Tuesday, 18 May 2010

Rediscovering Crombie

Crombie makes a welcome return for AW10.

What does Crombie mean to you? It should evoke the very best of Englishness, timesless elegance. It transcends fashion, instead preferring the minimum of fanfare and typical British understatement but in doing so it can be over looked. No longer. Crombie is ready to reassert its sartorial authority with the launch of a lifestyle line for Aw10 along with an e-commerce website in September and a new flagship store at number forty eight Conduit Street. Earlier this week the above two books arrived in the post to both raise my awareness of the collection launch and to refresh my memory on the heritage of the label. As I pored over their contents I could not resist sharing a few ages with you...

It is the original and typical of British understatement. Its place in history as well as a generation of wardrobes as well as the pages of the Oxford English Dictionary has remained irreplaceable.

Founded at the dawn of the industrial age, the Crombie trademark became renowned for its meticulous craftsmanship, earning it a place amongst the founding fathers of modern luxury. The prize medal pictured here was presented by Queen Victoria and Prince Albert 'For Superior Manufacture and Beauty of Design' in 1851.

In the late 19th Century, John Crombie's grandson Theodore and his agents embarked on journeys across the globe, with trunks filled with their trademark cloth. Over the course of the following century, Crombie wove many of the fabrics that protected the world's armies, most notably the woolen cloth that became the legendary British Warm greatcoat.

The 20th century's most enduring icons, from the Duke of Windsor to Clark Gable to Cary Grant, carried Crombie's understated, effortless style in to the modern age.

With over two hundred years of heritage and almost as many years' worth of inspirational archive material to draw upon creating the Aw10 collection was always going to be stimulating as well as challenging but it is obvious that the new team relished the experience. Unsurprisingly the coat, in its many subtle guises, remains the hero line within the collection....

The tall slim silhouette is encompassed in two key styles, the flat front, straight covert coat and the subtly waisted retro frockcoat. Variations in cloth from the opulent one hundred per cent cashmere, to the urban and functional showerproof backed cotton/wool and inky black shearling, broaden the further appeal of this iconic garment.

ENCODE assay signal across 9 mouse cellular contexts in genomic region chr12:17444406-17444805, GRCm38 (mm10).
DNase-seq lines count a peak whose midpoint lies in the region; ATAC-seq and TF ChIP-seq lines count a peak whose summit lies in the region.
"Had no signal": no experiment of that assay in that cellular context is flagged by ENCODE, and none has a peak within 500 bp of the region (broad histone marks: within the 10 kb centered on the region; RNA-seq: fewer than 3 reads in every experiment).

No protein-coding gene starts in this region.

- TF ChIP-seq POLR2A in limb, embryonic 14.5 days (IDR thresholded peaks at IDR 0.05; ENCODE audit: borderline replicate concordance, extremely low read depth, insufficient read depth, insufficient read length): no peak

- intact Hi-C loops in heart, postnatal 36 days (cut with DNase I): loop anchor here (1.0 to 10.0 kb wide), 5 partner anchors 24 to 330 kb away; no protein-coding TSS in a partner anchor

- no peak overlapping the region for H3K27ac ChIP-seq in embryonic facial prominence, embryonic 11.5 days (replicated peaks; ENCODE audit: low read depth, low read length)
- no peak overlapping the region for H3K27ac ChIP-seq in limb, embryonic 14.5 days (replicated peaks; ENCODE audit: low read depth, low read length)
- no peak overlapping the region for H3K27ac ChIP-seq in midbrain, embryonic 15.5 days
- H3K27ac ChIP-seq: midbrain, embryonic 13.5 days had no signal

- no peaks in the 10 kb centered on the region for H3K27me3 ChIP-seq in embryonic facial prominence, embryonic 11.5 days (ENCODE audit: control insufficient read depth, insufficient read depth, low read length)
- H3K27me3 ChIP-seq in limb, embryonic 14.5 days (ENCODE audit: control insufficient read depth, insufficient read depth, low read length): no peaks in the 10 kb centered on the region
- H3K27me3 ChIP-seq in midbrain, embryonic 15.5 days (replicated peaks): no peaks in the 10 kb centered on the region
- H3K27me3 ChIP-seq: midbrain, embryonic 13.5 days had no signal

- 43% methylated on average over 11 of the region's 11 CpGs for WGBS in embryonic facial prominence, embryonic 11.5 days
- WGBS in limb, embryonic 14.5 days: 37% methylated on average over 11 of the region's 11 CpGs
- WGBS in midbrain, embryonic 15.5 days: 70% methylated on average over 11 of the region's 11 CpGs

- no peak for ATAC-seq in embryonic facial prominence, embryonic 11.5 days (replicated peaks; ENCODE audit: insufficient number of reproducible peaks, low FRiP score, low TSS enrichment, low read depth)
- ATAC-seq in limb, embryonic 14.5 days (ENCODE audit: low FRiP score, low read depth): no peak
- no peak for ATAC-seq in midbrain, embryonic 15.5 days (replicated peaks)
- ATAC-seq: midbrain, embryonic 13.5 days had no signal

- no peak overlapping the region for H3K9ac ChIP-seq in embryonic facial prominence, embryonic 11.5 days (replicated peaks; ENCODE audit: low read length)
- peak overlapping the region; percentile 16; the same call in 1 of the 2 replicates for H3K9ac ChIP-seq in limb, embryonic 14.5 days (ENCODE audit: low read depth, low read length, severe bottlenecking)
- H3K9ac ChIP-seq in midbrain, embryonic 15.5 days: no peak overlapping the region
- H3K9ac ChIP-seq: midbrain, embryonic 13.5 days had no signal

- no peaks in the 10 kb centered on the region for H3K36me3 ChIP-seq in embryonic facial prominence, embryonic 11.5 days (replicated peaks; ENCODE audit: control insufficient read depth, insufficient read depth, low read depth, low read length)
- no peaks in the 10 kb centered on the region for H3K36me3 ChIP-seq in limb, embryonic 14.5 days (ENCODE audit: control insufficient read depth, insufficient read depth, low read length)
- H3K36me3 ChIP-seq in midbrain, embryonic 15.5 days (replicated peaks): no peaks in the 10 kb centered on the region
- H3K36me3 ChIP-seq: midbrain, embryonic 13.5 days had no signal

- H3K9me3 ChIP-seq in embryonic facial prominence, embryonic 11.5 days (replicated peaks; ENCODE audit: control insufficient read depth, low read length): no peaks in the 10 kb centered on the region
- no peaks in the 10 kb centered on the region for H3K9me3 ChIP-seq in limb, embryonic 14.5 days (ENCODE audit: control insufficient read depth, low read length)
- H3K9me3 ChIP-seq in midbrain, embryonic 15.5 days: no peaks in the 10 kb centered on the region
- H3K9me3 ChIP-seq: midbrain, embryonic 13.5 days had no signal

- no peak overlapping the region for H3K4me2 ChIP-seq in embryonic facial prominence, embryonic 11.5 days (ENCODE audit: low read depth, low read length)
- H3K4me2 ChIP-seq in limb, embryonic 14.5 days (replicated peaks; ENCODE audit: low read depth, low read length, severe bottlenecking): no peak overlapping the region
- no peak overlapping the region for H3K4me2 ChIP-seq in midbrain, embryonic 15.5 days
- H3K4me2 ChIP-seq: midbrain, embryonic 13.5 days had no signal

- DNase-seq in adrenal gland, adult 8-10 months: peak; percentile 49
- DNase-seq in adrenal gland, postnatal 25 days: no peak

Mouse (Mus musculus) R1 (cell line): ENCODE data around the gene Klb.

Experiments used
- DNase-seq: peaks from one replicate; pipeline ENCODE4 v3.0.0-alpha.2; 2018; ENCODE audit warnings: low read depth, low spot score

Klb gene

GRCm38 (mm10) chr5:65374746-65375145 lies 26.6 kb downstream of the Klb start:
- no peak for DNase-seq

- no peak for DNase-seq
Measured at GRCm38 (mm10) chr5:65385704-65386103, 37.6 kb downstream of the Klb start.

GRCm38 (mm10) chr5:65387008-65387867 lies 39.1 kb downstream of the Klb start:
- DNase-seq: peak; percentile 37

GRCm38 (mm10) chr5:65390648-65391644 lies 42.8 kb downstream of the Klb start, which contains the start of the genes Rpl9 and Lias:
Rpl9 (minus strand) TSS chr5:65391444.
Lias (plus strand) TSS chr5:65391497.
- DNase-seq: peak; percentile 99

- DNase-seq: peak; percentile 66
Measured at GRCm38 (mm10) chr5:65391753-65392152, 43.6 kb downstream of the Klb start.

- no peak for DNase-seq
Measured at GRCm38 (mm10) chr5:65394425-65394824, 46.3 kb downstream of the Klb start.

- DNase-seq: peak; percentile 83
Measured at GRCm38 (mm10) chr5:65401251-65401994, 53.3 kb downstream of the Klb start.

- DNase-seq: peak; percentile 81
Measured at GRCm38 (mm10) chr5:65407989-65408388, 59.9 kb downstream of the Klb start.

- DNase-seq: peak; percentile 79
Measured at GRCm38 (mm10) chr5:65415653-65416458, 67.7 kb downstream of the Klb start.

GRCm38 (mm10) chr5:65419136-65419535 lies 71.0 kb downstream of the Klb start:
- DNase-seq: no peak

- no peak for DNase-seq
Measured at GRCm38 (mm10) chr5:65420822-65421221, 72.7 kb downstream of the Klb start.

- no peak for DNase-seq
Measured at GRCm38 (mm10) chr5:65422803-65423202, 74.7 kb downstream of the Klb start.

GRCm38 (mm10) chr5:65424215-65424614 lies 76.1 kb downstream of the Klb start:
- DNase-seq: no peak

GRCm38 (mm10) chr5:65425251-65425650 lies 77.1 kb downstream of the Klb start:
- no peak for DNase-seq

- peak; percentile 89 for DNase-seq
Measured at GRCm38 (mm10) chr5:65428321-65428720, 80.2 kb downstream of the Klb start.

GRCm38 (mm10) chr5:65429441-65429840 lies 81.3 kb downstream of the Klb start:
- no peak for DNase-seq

And with more than a nod to Crombie's heritage, there is the authentic English wool, Military Great Coat with its chalk filled handcrafted brass buttons. In army green or air force blue archive cloth, it is a faithful World War II replica of the coat that the brand supplied to the War Office for the officers of the armed forces.

The formal collection showcases slim or classic fit suits in the finest cloths, including a 150s cashmere blend, complimented by two fold cotton shirts and handmade in England silk ties. Relaxed elegance comes in the form of English wool checked jackets, a wool pea coat, moleskin cords and denim jeans, hand knits, lambswool cardigans and classic cashmeres.

The brand's enduring simplicity and elegance have allowed it to be rediscovered afresh by every generation. The company continues to use the finest British wools, tweeds and cashmeres to create its iconic menswear. It is now time for the fabric of British menswear for over two centuries to move in to the future with a rich legacy. I'll end this post with the words of Robert Elms on purchasing his very first Crombie, twenty four years after first wanting one as an aspiring skin head. I recently picked up 'The Way We Wore' and am finding it difficult to put down. Elms' way with the English language is far superior to mine...

"...there in the window was the coat. Navy, blue, heavy felt wool, fly fronted, square shoulders, black velvet collar.

I was nervous when I walked in. After twenty four years a tiny dream was about to be realised. I was enthralled when I walked out, wearing the coat of course.

I still have my Crombie, occasionally study the label to see that it spells out the correct, all important word."

Extract from 'The Way We Wore'.


Jesue Valle said...

I'm drooling over those coats *moves laptop at a safe distance*. But I can never wear them - don't have the height for it. I could get something tailored...but they sometimes cost more than the jacket themselves.

Beautiful photos btw. They look so elegant. Even the dog!

enterrement vie de jeune fille said...

quel style et quelle élégance, l'homme parfait et très jolies photos.


Anonymous said...

All of these coats look so elegant, masculine and classic. I'm hoping to get a WWI inspired greatcoat before the winter comes, without the hefty Burberry price tag.


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